Despite the devastating blow Hurricane Maria dealt to the Caribbean island nation of Dominica, Brian Machesney is optimistic that the recent delivery of Amateur Radio gear to the island will help to expedite ongoing recovery and better prepare Dominica for any similar disasters in the future.
Machesney is recently back from Dominica, where he and others helped deploy the nearly 600 pounds of radio equipment, transported by air, thanks to Dave Bridgham,. Assisting him was Brian Lloyd, who circumnavigated the globe earlier this year.
“I wish we could have accomplished more in the 10 days we were on the ground in Dominica but, as any reasonable person would concede, the weeks immediately following the region’s most devastating hurricane in living memory were not the best time to deploy new radio equipment,” Machesney said.
Nonetheless, the gear was delivered safely to the Dominica Amateur Radio Club, Inc (DARCI).
Many DARCI members lost everything in the hurricane. All of the ham radio gear was donated or purchased with donations. Some of the primary players included the Yasme Foundation, the Foundation for Amateur International Radio Service (FAIRS), and Yaesu.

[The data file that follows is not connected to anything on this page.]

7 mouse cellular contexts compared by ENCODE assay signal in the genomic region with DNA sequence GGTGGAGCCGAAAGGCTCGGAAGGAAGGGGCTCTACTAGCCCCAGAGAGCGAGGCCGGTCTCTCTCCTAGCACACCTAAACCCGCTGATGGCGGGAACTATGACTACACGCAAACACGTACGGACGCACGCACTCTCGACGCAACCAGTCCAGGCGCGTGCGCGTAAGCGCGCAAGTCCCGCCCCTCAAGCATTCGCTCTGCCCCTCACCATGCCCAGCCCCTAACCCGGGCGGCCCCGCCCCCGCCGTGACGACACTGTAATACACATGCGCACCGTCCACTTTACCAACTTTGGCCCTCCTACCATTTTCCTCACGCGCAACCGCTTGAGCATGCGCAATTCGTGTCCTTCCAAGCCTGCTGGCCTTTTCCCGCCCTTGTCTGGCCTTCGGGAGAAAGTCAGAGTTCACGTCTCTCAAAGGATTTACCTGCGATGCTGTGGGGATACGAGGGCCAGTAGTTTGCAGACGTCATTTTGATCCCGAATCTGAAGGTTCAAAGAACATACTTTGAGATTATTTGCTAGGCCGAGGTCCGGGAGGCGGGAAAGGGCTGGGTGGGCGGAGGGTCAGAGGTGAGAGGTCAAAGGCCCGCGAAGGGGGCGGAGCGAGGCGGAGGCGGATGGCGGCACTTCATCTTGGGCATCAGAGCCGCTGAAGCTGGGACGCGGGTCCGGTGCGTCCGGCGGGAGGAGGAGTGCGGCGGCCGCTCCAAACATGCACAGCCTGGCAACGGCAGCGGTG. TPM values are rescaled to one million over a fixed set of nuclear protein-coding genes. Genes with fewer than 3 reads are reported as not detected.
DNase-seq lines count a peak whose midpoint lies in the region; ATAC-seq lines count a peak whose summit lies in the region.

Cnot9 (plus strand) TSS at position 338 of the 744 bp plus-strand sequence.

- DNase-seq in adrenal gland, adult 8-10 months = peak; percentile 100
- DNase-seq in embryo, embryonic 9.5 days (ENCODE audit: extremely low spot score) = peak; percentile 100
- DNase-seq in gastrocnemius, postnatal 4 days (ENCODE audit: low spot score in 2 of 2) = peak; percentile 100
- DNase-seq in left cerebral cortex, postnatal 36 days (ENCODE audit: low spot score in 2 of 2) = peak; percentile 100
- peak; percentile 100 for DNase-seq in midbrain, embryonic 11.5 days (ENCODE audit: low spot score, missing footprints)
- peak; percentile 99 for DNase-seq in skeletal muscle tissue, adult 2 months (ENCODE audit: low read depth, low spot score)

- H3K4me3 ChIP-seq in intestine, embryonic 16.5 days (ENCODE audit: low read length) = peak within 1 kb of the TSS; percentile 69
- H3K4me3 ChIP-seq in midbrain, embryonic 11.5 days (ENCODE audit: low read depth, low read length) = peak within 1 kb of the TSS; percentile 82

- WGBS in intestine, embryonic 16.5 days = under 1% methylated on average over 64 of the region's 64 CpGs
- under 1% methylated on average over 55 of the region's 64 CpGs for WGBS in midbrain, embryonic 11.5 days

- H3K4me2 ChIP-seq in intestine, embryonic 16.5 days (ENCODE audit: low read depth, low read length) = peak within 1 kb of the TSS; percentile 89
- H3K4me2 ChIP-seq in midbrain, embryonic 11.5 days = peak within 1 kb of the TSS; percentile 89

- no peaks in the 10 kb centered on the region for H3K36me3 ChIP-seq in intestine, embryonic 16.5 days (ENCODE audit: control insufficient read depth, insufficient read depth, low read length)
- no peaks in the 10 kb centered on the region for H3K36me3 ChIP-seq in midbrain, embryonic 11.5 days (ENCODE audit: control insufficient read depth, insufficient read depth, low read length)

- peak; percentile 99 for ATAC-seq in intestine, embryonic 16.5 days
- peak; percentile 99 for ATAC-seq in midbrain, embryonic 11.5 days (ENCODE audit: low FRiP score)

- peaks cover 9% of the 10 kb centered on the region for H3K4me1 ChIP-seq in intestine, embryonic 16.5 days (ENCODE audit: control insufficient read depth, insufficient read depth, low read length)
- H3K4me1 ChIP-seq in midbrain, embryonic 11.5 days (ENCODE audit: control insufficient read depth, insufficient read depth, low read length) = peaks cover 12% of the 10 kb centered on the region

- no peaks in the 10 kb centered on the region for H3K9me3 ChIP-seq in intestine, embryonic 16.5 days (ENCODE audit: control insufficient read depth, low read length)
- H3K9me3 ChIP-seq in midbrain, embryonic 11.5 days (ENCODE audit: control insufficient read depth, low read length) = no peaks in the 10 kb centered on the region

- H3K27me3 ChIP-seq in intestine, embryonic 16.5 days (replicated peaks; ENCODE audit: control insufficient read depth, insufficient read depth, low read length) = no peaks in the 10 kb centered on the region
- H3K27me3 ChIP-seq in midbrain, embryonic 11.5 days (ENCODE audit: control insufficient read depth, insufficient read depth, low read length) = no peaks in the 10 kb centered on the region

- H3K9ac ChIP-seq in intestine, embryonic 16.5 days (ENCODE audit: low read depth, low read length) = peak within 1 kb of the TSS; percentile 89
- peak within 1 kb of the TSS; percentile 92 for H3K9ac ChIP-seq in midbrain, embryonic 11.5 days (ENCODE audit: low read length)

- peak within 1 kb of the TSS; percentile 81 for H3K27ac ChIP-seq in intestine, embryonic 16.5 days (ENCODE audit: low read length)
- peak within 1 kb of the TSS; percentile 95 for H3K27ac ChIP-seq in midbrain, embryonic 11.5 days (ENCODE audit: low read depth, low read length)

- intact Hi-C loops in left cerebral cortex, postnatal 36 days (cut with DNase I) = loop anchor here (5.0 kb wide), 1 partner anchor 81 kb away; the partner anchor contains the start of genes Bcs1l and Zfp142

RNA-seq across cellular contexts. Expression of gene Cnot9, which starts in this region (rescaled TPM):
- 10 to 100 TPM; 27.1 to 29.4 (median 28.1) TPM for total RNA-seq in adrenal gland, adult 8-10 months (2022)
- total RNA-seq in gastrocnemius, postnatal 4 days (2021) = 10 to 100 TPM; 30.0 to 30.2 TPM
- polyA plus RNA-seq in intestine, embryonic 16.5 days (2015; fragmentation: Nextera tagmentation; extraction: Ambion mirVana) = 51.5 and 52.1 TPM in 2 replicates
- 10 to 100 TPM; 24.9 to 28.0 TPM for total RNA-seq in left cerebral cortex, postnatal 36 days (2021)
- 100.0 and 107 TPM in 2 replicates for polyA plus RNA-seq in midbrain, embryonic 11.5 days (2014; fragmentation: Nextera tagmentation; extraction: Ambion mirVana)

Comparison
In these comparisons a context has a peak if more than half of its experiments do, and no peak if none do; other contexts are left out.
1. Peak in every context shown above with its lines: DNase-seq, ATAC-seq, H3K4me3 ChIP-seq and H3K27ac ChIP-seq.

“The first challenge the hams faced in providing communications after the hurricane was the lack of power to recharge their HT batteries,” Machesney said. “The solar-charged battery power systems supplied by FAIRS were quickly dispersed to stations from Jimmit to Castle Comfort where, in addition to powering ham equipment, they served to recharge neighbors’ mobile devices and further raised ham radio’s profile in Dominica.”
Machesney sees a productive future on Dominica for HF Automatic Link Establishment, a mode widely used by the government and the military. Through a cooperative arrangement with the Dominica Air and Seaports Authority, HF ALE transceivers, purchased by the Yasme Foundation, were installed at a station at Canefield Airport, with a companion station at the larger Douglas-Charles Airport.
A third HF ALE station was set up at the DARCI club station, J73Z, and powered by solar panels. FAIRS provided six solar-charged battery power kits, Machesney said. Yaesu also supplied 10 FT-8900 transceivers and 30 FT-65R handheld transceivers and accessories. Generous donations to a GoFundMe https://www.gofundme.com/hurricane-maria-dominica-ham-radio campaign provided the cash to purchase antennas and other gear.
“All parties are thoroughly sold on HF ALE as a valuable addition to their local and long-range communication capabilities,” Machesney said. “Once the state of emergency has passed, the HF ALE stations will be re-deployed to private amateur stations strategically located around the island.” He hopes that HF ALE will augment the island’s VHF/UHF repeater coverage.
“It was a great, cooperative effort that resulted in an integrated package of equipment that should ‘keep the lights on’ for the foreseeable future,” Machesney said.